Bomag’s new BM1000 is a 350hp (257kW), Tier 4 Final/Stage IV-compliant milling machine

Bomag’s new BM1000 is a 350hp (257kW), Tier 4 Final/Stage IV-compliant milling machine

Despite experiencing weaker market conditions this year, Bomag made the biggest single investment in his history during 2013 in the form of its new 12,600m2 drum manufacturing facility at its headquarters in Boppard, Germany, which cost €22.5 million to build.

Manufacturing at the new drum factory started in June. Meanwhile, Bomag also finished its new logistics facility this year – a state-of-the art warehouse which stocks 45,000 items, deals with 500 to 700 orders a day, and is said to boast 96% parts availability.

On top of this, the company has also launched a string of new products for the road building sector since the start of 2013, including a wealth of new launches at the Bauma exhibition in Munich, Germany, which took place in April.

Most recently, it introduced the 1m width BM1000 milling machine at its 2013 Asphalt Days customer event in the first week of September – the latest in a line of new milling machines.

The BM1000 is a 350hp (257kW), Tier 4 Final/Stage IV-compliant machine that it claims is not only the most powerful in its class, but is also said to boast lower noise and vibration.

The BM1000 features the company’s BM515 tool holder system for easy maintenance and is available with a seat for the operator, in contrast to competitive models where the operator must stand.

New pavers


In addition to the BM1000, Bomag also launched two new, Tier 4 Final/Stage IV-compliant asphalt pavers at its customer event ­­– the BF600-2 and BF700-2. These are 17 to 20 tonne class machines that are available with either wheels or tracks.

A key feature is the Magmalife screed heating system. The heating elements are cast in an aluminium block which is said to make them robust and durable and also reduce heat-up times to 20 to 30 minutes. Bomag says this represents a saving of up to 25% compared to competitor machines.

The company also showcased examples from its new -5 Series of articulated tandem rollers. The 10 to 11 tonne class BW 161 ADO, BW 161 AD-5 and BW 190 models were in action – machines which offer three different compaction systems; double vibration, oscillation and Asphalt Manager 2 (AM2).

Double vibration has two amplitudes for compacting thick or thin layers, while the oscillation system produces less vibration but still achieves efficient compaction and is said to be better suited for use on bridges and working close to buildings.

The AM2 system combines measuring technology and compaction control, automatically controlling the machine to avoid unnecessary passes.

All these new launches are part of Bomag’s effort to turn up the heat on its competition in Germany and abroad, according to company president Jörg Unger.

“We are pushing to become a true full-line road building equipment manufacturer with products covering asphalt production through the Marini brand, which like Bomag is also owned by Fayat, as well as our own road construction, road maintenance, and finally road reclamation and recycling equipment,” Mr Unger said.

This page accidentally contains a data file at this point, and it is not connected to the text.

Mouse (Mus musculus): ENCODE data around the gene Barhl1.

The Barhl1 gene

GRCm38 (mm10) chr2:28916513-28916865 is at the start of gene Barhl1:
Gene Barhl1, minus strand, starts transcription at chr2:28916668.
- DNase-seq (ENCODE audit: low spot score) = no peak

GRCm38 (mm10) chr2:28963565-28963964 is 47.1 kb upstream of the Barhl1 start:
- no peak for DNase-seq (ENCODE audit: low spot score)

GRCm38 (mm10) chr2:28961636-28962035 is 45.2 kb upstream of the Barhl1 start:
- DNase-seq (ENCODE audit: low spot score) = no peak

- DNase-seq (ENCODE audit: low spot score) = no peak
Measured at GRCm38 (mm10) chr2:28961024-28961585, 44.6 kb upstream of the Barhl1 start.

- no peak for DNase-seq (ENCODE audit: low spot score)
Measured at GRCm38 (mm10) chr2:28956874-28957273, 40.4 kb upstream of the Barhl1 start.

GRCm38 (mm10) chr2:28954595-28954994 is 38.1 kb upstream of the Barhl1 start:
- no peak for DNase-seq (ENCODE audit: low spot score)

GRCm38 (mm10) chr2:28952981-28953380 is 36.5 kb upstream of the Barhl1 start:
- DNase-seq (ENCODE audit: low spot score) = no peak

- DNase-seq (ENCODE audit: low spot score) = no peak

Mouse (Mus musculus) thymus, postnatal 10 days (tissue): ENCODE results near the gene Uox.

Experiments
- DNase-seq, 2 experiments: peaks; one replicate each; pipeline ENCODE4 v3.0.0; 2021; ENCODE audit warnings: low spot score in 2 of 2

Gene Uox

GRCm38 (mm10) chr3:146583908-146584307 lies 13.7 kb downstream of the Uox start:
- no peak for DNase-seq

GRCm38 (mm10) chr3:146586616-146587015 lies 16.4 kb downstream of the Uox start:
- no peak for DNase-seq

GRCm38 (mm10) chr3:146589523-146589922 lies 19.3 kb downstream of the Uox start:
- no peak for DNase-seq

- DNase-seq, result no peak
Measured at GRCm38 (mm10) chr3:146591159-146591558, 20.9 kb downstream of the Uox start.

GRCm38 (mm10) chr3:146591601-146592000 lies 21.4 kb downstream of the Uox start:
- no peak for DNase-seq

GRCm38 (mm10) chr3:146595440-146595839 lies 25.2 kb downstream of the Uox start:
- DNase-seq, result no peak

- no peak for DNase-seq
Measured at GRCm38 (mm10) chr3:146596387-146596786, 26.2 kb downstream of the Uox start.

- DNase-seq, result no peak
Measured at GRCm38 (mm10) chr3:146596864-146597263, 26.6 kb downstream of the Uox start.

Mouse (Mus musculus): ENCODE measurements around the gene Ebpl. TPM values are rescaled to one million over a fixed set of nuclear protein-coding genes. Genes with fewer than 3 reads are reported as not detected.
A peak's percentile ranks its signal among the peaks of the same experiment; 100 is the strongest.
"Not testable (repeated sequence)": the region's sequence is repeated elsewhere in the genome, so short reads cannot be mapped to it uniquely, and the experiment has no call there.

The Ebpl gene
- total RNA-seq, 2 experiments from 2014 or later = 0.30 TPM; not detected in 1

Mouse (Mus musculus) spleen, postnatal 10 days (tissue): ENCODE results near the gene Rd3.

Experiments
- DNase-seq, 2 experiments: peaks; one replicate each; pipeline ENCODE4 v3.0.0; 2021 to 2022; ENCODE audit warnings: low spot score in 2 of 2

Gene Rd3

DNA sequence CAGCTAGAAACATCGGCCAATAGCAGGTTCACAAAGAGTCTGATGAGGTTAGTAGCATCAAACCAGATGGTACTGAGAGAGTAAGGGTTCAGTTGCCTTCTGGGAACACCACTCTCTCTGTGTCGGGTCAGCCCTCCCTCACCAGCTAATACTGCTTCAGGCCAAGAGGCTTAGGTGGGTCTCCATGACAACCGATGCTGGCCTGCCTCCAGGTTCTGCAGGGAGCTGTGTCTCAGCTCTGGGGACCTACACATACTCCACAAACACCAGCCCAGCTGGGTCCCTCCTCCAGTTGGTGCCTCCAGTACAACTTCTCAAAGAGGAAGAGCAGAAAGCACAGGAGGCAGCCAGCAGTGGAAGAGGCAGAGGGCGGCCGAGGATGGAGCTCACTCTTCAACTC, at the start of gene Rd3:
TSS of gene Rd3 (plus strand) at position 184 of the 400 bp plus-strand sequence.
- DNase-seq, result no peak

“It will be a tough fight, but Bomag wants to be a strong number two in the road building market. Since we started producing milling machines, in the last 24 months we have won a nearly 30% market share. Our customers have told us that the competition has had the monopoly on price, and that they find the lack of an alternative hard,” he added.

Dropped prices


Head of marketing Jonathan Stringham agreed, “A monopolistic market is not to a customer’s benefit. The competition dropped its prices by around 40% since the introduction of the BM500 milling machine in 2011, and we feel that we are therefore increasing the competitiveness of technologically advanced equipment like this.”

However, Mr Unger was keen to highlight the fact that Bomag was not interested in entering a price war. “We have a lot of respect for the German competition,” he said. “It is also not important to us from which competitor the market share comes, but that we get the market share.”

Mr Unger said the company had limited expectations for the demand this year, but instead of standing still, it had made the decision to invest in the company to position itself for the future.

In February, for instance, Bomag’s parent company, Fayat, acquired Terex’s Cedarapids-branded pavers and material transfer machines in North America, and its CMI-branded reclaimer/stabiliser product lines, which are all manufactured in Oklahoma City, US. In addition, it also bought Terex’s entire road building equipment operations in Brazil, which are located in Porto Alegre and manufacture mainly asphalt plants and pavers.

“The financial year 2013, which for us ends in September, has been weaker than 2012,” Mr Unger explained. “Both Bomag and Fayat’s expectations for the market were limited, and we forecast a small decrease in turnover this year for Bomag to €560 million.

“But we have invested a lot during the year – we want to position Bomag’s road building segment for the future. There is also palpable optimism for the market in 2014, and we do think there will be more momentum next year,” he explained.

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